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Posts Tagged ‘Chad Fairchild’

Think about all the losses we’ve had to endure of the course of the season and especially lately.  Think about the losing streaks we’ve had and the absolutely abysmal month of August we’ve finished.  Think about how this entire year has turned out for us.  Think about the embarrassment and the humiliation and the pain and the devastation and the despair that have been our baseball lives since the end of Spring Training.

Aside from clinching a playoff spot at the expense of the Yankees, there is only one thing that’s sure to provide some degree of an antidote to all of that: preventing the Yankees from clinching a playoff spot.  And how do we do that? By beating them when we’re playing them and rooting hard for their other opponents to beat them when we’re not.  So it should be obvious why last night was so awesome.

Lester did not pitch well at all.  He gave up three runs on five hits, but he left after five and one-third innings.  Why? Because he struck out five and walked seven.  No starting pitcher should ever walk more batters than he strikes out, unless of course he doesn’t strike out anybody but he walks one or something like that.  The point is that he had no command.  He lost control of the strike zone and couldn’t find it, so he couldn’t seal the deal.  He kept getting behind hitters and throwing a lot of pitches and getting tired and generally not being effective.  Lester had already thrown 102 pitches at the time of his departure, and only fifty-five of those were strikes.  And it didn’t help that home plate umpire Chad Fairchild’s definition of the strike zone was not consistent.  So as you can see, he was really laboring  through his start, and it’s a wonder that the Yanks didn’t make him pay even more.

Lester’s first at-bat ended in a walk, which turned into a run one double and two ground-outs later.  He then walked two more batters before ending the inning.  Lester gave up a double and no walks in the second and fifth.  He gave up two walks to lead off the third and one walk to lead off the fourth.  He gave up a walk and a single to lead off the sixth; they were followed by a sac bunt and then a double that brought in two runs.

Tazawa then came on in relief and finished the sixth as well as the seventh.  Breslow pitched the eighth, and Bailey pitched the ninth.  As it turns out, Lester’s three runs were the only runs that the Yankees would score.

We had two runners on in the first and did nothing with either of them, and we went down in order in the second.  But Ciriaco doubled to lead off the third, moved to third on a groundout by Aviles, and scored on a single by Ellsbury.  Podsednik then popped out, and Ellsbury stole second base and scored on a single by Pedroia.  We went down in order in the fourth and fifth before Pedroia went deep in the sixth on a sinker.  It was the third pitch he saw in the at-bat; the first two were sliders around eighty-four miles per hour; the sinker was clocked at ninety-three, but he read it all he way.  So with a 2-0 count the ball sailed right out to the Green Monster where it belonged.  It was precise, it was powerful, and it was the tying run.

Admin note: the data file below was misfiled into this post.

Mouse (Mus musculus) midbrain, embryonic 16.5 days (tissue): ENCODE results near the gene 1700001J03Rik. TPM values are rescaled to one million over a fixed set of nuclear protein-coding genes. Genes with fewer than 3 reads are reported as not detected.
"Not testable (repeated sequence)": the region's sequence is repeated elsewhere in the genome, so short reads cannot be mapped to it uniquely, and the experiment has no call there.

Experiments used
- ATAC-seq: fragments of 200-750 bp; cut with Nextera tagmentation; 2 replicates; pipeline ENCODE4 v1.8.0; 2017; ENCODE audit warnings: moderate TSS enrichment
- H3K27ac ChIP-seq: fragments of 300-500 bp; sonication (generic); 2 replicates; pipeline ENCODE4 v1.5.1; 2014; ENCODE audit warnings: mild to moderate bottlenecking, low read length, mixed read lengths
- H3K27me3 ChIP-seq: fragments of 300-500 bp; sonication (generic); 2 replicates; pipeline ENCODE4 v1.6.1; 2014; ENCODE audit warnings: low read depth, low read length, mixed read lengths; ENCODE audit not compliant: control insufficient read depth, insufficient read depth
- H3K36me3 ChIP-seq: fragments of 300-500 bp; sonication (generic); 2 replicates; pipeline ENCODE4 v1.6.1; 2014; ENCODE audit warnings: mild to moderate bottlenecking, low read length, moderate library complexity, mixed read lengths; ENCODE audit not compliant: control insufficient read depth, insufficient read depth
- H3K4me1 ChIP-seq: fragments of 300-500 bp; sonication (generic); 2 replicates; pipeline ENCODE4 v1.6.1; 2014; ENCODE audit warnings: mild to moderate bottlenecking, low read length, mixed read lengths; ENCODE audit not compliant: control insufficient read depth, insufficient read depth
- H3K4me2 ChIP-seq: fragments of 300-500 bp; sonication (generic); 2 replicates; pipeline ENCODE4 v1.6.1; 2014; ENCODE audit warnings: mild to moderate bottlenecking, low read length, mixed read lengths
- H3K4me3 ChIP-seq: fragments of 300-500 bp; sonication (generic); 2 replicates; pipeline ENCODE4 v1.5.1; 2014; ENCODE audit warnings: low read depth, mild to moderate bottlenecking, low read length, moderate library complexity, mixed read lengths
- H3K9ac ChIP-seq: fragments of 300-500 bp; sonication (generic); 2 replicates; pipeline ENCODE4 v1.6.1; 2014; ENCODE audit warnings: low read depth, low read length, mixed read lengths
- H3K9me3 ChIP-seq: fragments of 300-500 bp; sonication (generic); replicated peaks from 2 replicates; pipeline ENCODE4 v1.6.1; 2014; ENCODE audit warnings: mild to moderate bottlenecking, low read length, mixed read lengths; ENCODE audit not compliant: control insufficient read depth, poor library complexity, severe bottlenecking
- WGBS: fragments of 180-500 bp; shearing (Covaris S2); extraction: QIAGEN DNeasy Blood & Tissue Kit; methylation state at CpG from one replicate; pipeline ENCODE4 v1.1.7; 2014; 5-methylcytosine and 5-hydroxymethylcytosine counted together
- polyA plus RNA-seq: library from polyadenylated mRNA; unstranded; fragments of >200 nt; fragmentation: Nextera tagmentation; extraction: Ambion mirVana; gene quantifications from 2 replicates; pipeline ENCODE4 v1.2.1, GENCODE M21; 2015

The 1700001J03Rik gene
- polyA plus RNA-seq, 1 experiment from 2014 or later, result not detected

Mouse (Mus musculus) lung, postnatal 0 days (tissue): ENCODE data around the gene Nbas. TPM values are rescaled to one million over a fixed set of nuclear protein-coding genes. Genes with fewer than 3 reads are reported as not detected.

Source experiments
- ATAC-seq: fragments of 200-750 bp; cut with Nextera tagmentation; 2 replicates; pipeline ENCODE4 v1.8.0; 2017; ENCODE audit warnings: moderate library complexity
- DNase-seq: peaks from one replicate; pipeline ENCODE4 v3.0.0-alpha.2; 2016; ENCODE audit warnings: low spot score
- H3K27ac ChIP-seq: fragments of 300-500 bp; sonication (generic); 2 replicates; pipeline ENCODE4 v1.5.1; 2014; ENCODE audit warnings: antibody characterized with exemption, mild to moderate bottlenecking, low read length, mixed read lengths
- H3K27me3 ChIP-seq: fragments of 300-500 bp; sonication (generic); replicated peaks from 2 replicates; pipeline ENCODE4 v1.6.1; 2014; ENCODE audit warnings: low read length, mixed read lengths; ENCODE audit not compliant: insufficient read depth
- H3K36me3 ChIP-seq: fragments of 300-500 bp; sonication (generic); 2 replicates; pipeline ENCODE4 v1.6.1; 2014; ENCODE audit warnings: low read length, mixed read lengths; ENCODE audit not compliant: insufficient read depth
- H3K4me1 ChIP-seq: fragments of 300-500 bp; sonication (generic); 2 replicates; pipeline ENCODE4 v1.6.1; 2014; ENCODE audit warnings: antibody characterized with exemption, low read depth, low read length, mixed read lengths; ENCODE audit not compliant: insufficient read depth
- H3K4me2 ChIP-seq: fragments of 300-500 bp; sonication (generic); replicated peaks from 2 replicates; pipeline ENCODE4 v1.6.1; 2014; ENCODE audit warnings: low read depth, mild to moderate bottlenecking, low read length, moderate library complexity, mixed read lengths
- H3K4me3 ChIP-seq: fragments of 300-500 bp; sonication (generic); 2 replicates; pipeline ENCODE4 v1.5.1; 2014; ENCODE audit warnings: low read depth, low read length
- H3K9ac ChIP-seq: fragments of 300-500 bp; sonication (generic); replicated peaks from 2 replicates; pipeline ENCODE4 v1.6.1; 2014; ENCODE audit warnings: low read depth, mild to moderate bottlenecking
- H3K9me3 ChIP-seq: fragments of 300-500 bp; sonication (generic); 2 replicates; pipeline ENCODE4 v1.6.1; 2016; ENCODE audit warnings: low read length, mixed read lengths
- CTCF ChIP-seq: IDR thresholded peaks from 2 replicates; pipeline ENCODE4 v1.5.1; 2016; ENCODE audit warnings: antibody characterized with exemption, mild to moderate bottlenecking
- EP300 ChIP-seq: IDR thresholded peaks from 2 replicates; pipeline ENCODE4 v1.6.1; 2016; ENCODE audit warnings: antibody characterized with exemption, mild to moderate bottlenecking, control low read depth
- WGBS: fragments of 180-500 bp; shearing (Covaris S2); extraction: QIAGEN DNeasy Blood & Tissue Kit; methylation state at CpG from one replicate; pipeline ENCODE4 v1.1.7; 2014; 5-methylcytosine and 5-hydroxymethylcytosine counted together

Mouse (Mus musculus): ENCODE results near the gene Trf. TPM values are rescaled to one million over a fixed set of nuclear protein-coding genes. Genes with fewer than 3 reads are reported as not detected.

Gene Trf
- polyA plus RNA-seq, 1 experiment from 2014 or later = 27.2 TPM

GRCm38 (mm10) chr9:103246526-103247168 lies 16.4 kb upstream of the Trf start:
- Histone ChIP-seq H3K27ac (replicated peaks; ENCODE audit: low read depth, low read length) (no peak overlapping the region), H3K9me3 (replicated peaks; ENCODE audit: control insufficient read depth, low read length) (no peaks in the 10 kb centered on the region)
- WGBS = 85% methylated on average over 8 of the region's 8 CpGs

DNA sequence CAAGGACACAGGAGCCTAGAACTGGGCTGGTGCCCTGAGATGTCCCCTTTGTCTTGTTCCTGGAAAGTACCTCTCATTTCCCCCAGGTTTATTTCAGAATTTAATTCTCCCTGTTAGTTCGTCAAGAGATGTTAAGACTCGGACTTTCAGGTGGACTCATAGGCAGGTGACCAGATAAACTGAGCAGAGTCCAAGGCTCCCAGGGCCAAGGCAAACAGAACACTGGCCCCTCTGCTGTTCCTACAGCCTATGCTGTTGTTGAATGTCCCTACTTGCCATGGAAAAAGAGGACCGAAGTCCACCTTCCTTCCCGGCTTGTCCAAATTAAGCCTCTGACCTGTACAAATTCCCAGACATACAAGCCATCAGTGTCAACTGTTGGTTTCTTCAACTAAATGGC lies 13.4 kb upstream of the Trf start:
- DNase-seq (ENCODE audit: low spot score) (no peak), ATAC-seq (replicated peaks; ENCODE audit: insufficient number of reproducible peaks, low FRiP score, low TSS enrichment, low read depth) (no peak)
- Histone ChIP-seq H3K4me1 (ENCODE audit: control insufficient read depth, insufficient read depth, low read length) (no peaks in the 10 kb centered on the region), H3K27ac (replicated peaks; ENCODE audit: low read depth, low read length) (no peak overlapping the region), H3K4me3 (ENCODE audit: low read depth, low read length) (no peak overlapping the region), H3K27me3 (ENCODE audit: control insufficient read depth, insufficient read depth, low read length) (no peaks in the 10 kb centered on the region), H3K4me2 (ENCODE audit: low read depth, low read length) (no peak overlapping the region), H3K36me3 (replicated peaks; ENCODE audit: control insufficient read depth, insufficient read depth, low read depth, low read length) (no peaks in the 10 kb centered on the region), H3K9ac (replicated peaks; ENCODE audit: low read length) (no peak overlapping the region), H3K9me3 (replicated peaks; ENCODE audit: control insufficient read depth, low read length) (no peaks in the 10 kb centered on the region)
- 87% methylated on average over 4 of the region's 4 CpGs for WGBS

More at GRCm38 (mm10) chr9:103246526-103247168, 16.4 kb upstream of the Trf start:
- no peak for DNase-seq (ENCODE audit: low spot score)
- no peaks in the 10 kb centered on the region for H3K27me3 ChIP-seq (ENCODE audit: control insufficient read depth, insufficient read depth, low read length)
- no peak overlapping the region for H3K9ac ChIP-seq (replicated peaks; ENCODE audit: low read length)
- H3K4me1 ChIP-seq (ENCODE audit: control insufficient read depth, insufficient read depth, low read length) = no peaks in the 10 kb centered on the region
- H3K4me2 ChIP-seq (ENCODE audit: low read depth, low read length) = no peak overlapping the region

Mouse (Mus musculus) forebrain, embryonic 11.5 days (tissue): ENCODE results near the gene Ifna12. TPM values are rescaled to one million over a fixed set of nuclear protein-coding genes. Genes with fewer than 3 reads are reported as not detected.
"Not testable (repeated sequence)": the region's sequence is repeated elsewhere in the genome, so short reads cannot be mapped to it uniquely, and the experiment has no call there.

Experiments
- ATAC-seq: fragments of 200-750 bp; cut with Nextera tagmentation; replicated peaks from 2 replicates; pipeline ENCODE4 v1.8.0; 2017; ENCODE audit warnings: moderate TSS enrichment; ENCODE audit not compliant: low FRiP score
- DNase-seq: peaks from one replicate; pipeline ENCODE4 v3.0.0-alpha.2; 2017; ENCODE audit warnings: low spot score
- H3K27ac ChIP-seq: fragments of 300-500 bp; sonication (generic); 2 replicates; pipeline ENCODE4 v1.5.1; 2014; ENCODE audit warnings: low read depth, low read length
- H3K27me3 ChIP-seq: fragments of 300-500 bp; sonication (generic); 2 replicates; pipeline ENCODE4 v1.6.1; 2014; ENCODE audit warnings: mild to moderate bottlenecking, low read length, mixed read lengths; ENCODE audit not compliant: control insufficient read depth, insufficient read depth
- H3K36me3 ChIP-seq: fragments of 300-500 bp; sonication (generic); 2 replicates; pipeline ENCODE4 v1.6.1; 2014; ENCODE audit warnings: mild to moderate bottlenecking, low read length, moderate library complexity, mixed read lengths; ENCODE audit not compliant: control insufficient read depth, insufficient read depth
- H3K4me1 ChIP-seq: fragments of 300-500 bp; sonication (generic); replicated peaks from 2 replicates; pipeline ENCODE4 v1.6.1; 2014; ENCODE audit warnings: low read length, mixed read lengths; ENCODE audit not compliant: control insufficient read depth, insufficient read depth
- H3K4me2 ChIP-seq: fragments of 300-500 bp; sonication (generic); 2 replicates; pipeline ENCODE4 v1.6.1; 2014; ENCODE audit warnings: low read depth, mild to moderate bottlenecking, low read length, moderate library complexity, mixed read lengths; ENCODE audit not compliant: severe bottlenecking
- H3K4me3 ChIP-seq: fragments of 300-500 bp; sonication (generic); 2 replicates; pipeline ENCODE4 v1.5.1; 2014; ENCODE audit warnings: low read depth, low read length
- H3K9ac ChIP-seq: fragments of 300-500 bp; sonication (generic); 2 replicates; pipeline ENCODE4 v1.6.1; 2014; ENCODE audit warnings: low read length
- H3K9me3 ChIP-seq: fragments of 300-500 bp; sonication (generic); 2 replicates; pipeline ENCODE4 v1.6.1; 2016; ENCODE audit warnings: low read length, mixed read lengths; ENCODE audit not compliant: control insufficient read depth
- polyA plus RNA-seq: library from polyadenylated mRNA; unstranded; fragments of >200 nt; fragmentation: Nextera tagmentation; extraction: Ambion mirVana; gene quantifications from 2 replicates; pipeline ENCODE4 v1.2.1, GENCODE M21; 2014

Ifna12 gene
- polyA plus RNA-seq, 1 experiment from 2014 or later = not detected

We had a fantastic opportunity to break the tie in the seventh.  Kalish singled, Ciriaco hit what was supposed to be a sac bunt but turned into a single thanks to a fielding error, Aviles struck out, and Ellsbury singled to load the bases for Nava.  But Nava grounded into a force out, and Pedroia popped out.  And we went down in order in the eighth.

Then came the ninth, the one inning during which, in these situations, you try to convince yourself that you won’t score because if you don’t your hopes will shoot way up.  Kalish popped out, and it seemed like the inning would proceed as usual: with us not scoring, which meant extras.

But then everything changed.  Ten pitches later, we won, 4-3.  Ciriaco, Aviles, and Ellsbury had hit three straight singles; Ciriaco had scored the winning run, and Ellsbury had batted him in.  It was a small-ball, manufactured walkoff.

So, in sum, we beat the Evil Empire in a walkoff at home.  It was awesome because it set the Yanks back in the standings, we got to celebrate at home right in front of them and thereby bask in our own glory while they lost, and lastly it just so happens that it was Ellsbury’s birthday yesterday, so he got to celebrate with a big win.  We also just really needed this because such happiness has been hard to come by baseball-wise this year.  I think I speak for all of Red Sox Nation when I say that we haven’t been this happy and psyched in way too long a time.  And I think the team’s been missing that feeling as well.  So we needed this win.  Especially against the Yanks.  We’ve been at our lowest point for a while now, and when we needed most to see that mob in our uniform forming at home plate, the team gave it to us.  And that is definitely something worth celebrating.

AP Photo
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